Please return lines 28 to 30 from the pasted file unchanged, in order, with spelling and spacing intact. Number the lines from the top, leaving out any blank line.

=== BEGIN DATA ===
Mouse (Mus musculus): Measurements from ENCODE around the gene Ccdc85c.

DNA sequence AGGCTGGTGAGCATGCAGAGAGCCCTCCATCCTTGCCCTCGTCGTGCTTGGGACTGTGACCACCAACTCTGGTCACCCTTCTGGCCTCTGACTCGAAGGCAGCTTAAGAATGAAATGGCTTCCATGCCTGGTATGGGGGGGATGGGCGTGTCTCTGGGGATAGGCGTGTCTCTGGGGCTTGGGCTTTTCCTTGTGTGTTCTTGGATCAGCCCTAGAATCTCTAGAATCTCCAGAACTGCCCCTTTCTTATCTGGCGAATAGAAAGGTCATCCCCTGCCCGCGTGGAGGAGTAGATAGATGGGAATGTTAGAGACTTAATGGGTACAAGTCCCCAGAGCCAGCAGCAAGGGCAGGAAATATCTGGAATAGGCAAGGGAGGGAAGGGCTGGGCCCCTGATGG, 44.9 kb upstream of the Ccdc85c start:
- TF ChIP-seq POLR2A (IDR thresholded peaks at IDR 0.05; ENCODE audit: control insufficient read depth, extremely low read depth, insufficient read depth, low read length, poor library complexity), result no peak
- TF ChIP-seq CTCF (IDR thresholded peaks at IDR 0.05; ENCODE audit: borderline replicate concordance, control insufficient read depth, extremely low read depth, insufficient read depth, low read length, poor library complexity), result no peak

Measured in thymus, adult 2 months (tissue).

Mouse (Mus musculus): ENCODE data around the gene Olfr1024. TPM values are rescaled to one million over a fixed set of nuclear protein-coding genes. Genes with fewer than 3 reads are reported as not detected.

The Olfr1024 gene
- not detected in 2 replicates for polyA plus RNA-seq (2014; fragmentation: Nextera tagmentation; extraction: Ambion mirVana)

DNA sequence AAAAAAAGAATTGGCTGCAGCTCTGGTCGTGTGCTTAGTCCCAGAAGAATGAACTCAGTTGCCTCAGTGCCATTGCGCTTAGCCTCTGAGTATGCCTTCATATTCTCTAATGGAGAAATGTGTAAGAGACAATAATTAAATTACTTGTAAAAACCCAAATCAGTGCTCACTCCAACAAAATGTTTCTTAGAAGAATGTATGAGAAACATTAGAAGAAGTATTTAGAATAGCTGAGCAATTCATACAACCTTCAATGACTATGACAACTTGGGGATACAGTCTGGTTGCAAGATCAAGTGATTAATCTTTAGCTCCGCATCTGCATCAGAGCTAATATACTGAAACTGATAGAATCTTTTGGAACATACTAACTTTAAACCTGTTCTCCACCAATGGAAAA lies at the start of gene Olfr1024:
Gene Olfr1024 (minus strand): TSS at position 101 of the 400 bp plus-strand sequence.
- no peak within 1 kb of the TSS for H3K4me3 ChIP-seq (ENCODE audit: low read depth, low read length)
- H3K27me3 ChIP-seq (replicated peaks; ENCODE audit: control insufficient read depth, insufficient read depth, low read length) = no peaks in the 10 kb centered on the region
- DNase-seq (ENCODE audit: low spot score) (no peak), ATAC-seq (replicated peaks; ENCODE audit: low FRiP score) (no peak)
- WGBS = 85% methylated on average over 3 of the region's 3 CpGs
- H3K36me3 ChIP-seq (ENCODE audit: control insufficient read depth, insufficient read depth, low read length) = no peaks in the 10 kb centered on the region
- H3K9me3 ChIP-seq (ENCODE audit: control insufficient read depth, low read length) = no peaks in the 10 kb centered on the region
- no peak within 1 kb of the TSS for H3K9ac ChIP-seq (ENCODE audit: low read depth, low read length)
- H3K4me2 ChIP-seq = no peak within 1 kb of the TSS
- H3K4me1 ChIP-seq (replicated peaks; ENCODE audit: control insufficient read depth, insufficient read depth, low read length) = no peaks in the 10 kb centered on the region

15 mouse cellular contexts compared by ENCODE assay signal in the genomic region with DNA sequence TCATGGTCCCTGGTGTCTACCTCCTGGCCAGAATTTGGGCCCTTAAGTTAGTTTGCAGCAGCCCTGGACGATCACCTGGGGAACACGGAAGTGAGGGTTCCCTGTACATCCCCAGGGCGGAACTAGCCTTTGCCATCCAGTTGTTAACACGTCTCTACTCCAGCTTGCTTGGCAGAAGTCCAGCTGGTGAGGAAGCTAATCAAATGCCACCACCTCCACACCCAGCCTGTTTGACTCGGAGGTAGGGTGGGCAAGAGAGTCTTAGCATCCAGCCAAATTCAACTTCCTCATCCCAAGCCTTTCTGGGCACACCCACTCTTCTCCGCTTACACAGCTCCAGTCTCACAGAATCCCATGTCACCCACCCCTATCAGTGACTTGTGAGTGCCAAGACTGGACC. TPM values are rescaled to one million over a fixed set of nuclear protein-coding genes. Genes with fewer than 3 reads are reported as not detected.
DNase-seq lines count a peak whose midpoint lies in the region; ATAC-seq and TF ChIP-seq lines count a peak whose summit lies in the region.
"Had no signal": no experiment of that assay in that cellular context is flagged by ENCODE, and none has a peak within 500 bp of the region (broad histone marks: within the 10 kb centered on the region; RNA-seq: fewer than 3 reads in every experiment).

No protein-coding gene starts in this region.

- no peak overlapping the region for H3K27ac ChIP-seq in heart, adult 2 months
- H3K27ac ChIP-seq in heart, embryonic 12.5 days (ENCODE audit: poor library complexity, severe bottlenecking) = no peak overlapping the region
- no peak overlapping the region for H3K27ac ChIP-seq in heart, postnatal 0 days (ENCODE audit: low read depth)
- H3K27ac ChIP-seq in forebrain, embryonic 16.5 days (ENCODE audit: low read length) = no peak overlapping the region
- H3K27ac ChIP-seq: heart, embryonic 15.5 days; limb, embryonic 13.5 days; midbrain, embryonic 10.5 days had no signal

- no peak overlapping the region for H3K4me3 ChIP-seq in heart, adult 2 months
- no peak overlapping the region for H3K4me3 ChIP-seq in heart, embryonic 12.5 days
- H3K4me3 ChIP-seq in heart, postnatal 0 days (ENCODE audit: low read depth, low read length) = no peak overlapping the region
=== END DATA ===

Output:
- H3K27ac ChIP-seq: heart, embryonic 15.5 days; limb, embryonic 13.5 days; midbrain, embryonic 10.5 days had no signal

- no peak overlapping the region for H3K4me3 ChIP-seq in heart, adult 2 months
- no peak overlapping the region for H3K4me3 ChIP-seq in heart, embryonic 12.5 days